When water infrastructure is underfunded, a simple activity like drinking a glass of tap water could be unsafe. There are over 53,000 community drinking water systems and 21,400 not-for-profit non-community water systems in the U.S. Surprisingly, there are several areas of the nation that are still utilizing water infrastructure systems that pre-date the Civil War. According to the U.S. Environmental Protection Agency’s 2013 Drinking Water Infrastructure Needs Survey and Assessment it is estimated that drinking water utilities will need to invest $384 billion through 2030 to continue to provide safe and sufficient water to the American public (Environmental Protection Agency, 2009). That is a serious level of funding needed but if we are to maintain a first-class society, where people can safely drink from our water systems, we must make these investments.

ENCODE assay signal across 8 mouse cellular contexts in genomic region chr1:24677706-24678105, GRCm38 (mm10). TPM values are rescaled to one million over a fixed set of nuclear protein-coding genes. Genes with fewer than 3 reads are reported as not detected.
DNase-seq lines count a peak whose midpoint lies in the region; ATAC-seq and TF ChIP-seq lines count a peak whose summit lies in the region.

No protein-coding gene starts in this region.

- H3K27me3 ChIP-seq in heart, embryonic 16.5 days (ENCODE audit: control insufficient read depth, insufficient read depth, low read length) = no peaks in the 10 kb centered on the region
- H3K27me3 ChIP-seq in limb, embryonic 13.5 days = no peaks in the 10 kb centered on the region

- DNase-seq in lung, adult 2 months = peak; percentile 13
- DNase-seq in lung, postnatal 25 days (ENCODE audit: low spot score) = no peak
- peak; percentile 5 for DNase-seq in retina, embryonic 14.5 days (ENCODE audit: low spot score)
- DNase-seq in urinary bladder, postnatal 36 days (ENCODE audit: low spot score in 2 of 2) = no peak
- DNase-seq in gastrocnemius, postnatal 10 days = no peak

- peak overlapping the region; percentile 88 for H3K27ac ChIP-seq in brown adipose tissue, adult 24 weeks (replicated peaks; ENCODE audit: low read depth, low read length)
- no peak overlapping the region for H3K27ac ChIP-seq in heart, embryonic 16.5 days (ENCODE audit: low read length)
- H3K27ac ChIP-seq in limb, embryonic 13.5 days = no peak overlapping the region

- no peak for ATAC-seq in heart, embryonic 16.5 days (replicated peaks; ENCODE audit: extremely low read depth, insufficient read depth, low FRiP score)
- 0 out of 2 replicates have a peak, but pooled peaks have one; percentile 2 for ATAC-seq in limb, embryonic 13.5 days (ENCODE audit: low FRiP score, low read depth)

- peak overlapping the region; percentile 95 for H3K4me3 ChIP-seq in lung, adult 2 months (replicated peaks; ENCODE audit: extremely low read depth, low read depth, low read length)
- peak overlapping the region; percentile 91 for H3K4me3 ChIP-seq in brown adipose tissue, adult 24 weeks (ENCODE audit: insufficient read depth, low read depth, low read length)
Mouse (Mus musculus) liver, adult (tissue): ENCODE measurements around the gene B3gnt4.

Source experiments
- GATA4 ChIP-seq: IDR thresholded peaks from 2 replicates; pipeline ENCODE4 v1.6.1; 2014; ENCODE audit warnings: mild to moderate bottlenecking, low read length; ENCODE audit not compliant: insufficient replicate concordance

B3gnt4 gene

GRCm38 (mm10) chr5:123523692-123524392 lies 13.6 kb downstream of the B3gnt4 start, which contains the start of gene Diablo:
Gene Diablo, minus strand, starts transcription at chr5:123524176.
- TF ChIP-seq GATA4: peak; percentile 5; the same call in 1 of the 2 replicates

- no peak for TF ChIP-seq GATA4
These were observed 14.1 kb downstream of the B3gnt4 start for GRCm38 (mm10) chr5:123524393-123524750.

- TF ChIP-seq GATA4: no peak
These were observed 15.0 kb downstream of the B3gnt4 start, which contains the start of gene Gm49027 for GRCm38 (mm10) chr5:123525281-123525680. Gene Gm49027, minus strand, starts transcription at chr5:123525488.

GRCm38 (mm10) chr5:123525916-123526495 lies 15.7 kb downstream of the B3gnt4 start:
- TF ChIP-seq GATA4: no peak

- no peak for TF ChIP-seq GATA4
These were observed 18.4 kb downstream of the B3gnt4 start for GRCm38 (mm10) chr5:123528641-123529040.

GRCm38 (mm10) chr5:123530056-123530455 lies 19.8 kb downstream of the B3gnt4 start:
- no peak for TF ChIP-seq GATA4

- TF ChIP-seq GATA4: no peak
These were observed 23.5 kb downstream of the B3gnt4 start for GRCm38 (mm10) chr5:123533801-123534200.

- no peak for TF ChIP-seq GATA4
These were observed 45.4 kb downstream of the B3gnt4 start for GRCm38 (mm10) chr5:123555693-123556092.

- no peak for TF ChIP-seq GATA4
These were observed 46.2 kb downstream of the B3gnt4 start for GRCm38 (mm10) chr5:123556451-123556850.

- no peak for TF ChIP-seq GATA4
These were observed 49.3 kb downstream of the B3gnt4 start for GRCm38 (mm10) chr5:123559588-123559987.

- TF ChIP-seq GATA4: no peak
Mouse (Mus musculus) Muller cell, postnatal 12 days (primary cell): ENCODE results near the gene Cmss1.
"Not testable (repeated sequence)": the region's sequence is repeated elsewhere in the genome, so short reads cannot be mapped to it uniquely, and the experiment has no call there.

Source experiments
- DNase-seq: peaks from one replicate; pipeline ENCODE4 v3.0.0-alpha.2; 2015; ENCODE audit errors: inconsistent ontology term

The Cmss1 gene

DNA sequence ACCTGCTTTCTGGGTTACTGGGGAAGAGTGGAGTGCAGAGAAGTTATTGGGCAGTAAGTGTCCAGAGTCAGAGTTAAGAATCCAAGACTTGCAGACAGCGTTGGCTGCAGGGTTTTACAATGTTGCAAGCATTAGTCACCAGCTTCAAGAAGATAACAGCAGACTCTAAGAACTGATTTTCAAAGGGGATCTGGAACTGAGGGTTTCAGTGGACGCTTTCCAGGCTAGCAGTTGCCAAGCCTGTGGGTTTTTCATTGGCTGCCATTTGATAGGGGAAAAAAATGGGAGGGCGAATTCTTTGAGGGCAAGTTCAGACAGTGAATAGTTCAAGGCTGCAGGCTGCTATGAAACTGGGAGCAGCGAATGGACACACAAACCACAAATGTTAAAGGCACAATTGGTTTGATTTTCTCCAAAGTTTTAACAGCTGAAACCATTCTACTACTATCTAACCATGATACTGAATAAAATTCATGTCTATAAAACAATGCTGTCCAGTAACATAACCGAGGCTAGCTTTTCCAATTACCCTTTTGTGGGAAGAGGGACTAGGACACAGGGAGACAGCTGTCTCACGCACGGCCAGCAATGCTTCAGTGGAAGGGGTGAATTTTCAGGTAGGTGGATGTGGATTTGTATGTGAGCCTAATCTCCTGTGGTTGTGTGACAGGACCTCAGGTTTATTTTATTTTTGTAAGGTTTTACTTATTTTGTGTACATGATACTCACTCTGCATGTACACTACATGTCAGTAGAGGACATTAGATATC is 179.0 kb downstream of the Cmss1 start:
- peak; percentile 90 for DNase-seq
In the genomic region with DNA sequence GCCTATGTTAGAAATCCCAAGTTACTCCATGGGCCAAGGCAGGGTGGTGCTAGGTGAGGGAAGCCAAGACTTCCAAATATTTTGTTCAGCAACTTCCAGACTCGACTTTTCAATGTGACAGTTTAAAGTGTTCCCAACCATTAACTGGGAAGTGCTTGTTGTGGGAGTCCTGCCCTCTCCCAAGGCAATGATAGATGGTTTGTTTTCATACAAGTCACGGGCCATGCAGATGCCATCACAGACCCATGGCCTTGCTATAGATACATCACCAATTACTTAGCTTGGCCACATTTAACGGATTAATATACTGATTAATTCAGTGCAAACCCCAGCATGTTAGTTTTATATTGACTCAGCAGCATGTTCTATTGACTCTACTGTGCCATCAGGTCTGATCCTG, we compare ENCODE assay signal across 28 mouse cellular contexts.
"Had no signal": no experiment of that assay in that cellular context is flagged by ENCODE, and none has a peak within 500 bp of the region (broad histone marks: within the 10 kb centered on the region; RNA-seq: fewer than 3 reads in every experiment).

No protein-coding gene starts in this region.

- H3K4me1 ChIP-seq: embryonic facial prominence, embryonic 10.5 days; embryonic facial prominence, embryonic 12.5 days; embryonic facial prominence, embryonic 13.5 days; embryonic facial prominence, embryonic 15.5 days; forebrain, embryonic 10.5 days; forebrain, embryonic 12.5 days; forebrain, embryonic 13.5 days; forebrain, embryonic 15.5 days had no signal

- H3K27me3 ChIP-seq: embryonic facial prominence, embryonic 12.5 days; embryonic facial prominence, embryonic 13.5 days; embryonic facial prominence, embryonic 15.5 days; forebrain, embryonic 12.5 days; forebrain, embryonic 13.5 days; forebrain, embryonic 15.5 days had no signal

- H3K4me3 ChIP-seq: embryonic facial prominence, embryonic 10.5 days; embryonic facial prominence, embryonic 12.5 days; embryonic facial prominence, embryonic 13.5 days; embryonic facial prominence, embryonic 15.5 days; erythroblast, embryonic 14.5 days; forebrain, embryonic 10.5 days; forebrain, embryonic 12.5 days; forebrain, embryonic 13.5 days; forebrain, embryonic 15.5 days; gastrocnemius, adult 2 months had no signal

- Press Release Former Pennsylvania Governor Edward Rendell Calls for Port, Waterway Strategy in Speech to American Association of Port Authorities Read More
- Press Release BAF Educational Fund Releases Infrastructure Report: Falling Apart and Falling Behind Read More
- Published Report An Economic Analysis of Infrastructure Investment Read More
About 51% of the generating capacity of the US is in plants that were at least 30 years old at the end of 2010. Most gas-fired capacity is less than 10 years old, while 73% of all coal-fired capacity is 30 years or older.7 Moreover, nationally, 70% of transmission lines and power transformers are 25 years or older, while 60% of circuit breakers are more than 30 years old.